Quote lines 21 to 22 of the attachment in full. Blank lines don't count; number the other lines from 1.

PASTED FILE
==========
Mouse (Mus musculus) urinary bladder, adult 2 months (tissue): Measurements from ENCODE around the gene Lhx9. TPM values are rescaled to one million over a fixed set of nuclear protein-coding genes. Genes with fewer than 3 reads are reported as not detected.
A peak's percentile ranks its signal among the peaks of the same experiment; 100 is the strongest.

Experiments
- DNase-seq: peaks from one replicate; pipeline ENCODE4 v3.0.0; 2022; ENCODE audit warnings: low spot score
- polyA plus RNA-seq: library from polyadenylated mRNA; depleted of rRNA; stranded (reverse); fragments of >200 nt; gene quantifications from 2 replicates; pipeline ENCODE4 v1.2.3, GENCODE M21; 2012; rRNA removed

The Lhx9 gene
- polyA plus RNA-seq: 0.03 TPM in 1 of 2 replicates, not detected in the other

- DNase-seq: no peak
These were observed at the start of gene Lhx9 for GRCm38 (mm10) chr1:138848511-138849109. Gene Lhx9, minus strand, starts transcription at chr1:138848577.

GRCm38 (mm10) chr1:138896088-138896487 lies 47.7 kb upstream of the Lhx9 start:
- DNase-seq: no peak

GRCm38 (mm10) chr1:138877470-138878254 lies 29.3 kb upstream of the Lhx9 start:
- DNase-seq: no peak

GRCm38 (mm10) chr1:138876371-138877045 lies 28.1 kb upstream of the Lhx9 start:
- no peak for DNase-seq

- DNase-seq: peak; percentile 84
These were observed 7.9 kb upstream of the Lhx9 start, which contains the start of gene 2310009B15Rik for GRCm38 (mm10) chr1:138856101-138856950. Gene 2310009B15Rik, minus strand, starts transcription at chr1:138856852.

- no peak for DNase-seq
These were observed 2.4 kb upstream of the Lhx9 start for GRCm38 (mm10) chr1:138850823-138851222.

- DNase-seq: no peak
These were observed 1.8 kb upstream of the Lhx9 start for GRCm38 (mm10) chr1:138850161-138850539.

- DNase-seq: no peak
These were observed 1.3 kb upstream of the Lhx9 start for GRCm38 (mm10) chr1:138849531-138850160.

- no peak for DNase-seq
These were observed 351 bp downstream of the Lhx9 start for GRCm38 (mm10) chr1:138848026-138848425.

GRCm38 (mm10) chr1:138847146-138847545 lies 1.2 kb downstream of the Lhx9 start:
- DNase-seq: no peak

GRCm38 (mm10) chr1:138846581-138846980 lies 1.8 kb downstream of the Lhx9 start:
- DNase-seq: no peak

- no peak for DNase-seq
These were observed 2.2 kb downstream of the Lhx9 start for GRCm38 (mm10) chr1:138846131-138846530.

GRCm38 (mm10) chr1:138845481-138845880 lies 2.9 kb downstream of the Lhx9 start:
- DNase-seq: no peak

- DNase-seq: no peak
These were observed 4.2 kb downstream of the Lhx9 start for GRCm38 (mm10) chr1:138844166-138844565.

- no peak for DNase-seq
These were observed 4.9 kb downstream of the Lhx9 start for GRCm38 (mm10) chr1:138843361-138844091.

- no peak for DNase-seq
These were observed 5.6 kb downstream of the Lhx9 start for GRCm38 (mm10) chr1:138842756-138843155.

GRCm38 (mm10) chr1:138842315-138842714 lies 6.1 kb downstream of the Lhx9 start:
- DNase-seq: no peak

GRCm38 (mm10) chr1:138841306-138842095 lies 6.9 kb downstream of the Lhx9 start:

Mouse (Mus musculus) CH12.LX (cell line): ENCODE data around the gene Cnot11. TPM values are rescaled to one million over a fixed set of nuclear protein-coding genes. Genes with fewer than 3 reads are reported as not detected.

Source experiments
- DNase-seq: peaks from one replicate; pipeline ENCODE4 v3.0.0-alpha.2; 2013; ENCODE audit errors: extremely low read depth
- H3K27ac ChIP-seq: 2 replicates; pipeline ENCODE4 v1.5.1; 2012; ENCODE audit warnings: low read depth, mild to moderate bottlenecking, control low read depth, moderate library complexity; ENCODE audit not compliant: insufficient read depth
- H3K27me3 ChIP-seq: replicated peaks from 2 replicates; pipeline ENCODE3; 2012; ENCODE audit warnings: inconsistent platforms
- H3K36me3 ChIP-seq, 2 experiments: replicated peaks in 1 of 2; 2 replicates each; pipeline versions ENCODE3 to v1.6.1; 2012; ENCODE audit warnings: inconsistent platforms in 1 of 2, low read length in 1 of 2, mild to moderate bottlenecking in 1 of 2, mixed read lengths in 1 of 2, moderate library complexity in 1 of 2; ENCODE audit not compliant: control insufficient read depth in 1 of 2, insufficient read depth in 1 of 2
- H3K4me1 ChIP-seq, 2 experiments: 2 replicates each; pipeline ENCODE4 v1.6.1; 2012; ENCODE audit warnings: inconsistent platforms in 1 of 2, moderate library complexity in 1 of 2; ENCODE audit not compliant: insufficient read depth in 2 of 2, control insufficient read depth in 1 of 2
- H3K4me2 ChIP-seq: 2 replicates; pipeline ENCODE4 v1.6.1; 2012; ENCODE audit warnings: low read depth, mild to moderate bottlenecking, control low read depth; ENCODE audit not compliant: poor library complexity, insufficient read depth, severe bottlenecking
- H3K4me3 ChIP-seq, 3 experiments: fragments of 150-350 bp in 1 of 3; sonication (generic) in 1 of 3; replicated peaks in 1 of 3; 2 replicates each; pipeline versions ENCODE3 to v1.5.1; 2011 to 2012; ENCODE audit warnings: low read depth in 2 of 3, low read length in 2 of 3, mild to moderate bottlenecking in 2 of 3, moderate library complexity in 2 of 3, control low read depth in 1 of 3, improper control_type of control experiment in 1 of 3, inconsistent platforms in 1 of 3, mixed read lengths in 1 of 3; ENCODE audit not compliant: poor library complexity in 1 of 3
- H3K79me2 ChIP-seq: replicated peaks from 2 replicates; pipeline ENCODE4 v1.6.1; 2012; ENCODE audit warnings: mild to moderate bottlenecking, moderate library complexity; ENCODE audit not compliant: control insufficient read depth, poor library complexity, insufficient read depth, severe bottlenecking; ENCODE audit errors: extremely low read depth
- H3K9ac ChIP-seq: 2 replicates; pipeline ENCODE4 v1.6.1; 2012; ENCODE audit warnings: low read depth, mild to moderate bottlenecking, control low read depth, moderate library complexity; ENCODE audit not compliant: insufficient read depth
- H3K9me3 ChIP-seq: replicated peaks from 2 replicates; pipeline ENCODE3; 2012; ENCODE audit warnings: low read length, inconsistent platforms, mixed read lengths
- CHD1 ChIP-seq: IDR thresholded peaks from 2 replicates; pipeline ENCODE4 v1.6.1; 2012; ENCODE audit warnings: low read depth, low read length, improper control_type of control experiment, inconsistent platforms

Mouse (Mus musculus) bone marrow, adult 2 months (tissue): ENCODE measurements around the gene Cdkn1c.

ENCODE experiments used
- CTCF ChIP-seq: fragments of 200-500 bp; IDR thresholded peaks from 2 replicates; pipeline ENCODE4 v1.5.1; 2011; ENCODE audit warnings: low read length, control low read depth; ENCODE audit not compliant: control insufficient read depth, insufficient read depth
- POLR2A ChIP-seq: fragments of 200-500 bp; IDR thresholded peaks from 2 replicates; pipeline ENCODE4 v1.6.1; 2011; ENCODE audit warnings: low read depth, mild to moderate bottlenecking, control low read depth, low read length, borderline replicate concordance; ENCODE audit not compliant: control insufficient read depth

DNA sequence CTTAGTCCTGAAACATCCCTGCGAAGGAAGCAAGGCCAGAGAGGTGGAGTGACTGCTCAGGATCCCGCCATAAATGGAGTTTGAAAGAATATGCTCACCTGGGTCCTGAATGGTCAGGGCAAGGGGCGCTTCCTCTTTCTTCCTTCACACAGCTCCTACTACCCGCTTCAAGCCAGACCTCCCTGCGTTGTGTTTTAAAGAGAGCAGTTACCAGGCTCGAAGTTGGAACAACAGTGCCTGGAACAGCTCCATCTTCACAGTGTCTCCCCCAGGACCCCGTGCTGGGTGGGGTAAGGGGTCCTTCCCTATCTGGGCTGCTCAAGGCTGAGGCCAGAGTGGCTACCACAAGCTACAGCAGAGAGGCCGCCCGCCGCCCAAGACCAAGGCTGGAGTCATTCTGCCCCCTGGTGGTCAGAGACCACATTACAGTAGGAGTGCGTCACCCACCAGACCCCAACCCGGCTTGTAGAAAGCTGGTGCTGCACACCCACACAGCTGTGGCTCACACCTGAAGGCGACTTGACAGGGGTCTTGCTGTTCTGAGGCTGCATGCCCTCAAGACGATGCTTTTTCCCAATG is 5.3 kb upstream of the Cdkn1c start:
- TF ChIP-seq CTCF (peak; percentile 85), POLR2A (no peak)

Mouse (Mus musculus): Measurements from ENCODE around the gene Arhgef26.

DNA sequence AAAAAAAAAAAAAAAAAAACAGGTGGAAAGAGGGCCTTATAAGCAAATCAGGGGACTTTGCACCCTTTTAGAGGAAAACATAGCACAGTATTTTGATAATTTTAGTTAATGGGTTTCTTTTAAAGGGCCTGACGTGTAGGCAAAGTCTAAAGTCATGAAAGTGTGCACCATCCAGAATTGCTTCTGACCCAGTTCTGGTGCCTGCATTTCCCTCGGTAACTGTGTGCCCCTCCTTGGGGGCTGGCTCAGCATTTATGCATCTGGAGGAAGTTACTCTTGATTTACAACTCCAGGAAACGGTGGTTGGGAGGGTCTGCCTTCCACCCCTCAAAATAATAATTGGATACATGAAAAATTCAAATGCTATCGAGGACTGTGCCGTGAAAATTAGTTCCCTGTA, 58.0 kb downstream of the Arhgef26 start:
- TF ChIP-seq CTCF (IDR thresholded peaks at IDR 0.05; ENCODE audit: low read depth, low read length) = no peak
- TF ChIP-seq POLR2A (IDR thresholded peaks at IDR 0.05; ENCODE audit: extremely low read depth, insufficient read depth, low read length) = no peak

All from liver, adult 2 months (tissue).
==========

These were observed 1.8 kb upstream of the Lhx9 start for GRCm38 (mm10) chr1:138850161-138850539.

- DNase-seq: no peak